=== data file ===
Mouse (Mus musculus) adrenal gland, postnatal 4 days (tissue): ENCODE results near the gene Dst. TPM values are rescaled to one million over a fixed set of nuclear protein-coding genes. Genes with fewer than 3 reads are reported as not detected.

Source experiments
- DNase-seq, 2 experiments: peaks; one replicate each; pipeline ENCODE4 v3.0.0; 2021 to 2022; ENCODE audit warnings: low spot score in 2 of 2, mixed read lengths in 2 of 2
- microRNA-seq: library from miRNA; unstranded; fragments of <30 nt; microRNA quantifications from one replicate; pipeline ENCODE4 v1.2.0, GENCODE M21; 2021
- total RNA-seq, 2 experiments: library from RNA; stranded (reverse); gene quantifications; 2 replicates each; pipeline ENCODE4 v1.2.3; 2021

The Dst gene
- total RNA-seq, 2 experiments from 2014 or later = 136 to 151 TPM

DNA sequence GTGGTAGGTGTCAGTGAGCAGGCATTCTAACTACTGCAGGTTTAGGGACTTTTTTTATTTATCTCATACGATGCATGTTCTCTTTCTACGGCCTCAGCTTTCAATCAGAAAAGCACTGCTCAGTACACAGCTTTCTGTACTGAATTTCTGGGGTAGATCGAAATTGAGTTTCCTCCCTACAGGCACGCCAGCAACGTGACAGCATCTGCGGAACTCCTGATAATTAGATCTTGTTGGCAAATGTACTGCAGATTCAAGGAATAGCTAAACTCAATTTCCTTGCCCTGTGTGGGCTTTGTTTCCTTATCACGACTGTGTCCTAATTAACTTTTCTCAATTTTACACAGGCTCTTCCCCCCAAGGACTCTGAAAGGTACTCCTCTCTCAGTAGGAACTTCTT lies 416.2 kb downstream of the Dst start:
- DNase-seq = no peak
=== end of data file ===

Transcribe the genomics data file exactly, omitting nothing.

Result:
Mouse (Mus musculus) adrenal gland, postnatal 4 days (tissue): ENCODE results near the gene Dst. TPM values are rescaled to one million over a fixed set of nuclear protein-coding genes. Genes with fewer than 3 reads are reported as not detected.

Source experiments
- DNase-seq, 2 experiments: peaks; one replicate each; pipeline ENCODE4 v3.0.0; 2021 to 2022; ENCODE audit warnings: low spot score in 2 of 2, mixed read lengths in 2 of 2
- microRNA-seq: library from miRNA; unstranded; fragments of <30 nt; microRNA quantifications from one replicate; pipeline ENCODE4 v1.2.0, GENCODE M21; 2021
- total RNA-seq, 2 experiments: library from RNA; stranded (reverse); gene quantifications; 2 replicates each; pipeline ENCODE4 v1.2.3; 2021

The Dst gene
- total RNA-seq, 2 experiments from 2014 or later = 136 to 151 TPM

DNA sequence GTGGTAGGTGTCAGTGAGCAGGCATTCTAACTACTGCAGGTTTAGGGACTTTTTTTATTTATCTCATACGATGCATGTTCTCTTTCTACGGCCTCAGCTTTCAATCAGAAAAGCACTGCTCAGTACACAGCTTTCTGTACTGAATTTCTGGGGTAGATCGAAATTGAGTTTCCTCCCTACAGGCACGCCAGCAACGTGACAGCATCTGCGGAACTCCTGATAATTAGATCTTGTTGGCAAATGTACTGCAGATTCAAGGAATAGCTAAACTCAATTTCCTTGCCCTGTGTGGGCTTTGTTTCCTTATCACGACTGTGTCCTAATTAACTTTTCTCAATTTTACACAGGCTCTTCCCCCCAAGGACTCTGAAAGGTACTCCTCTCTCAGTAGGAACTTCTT lies 416.2 kb downstream of the Dst start:
- DNase-seq = no peak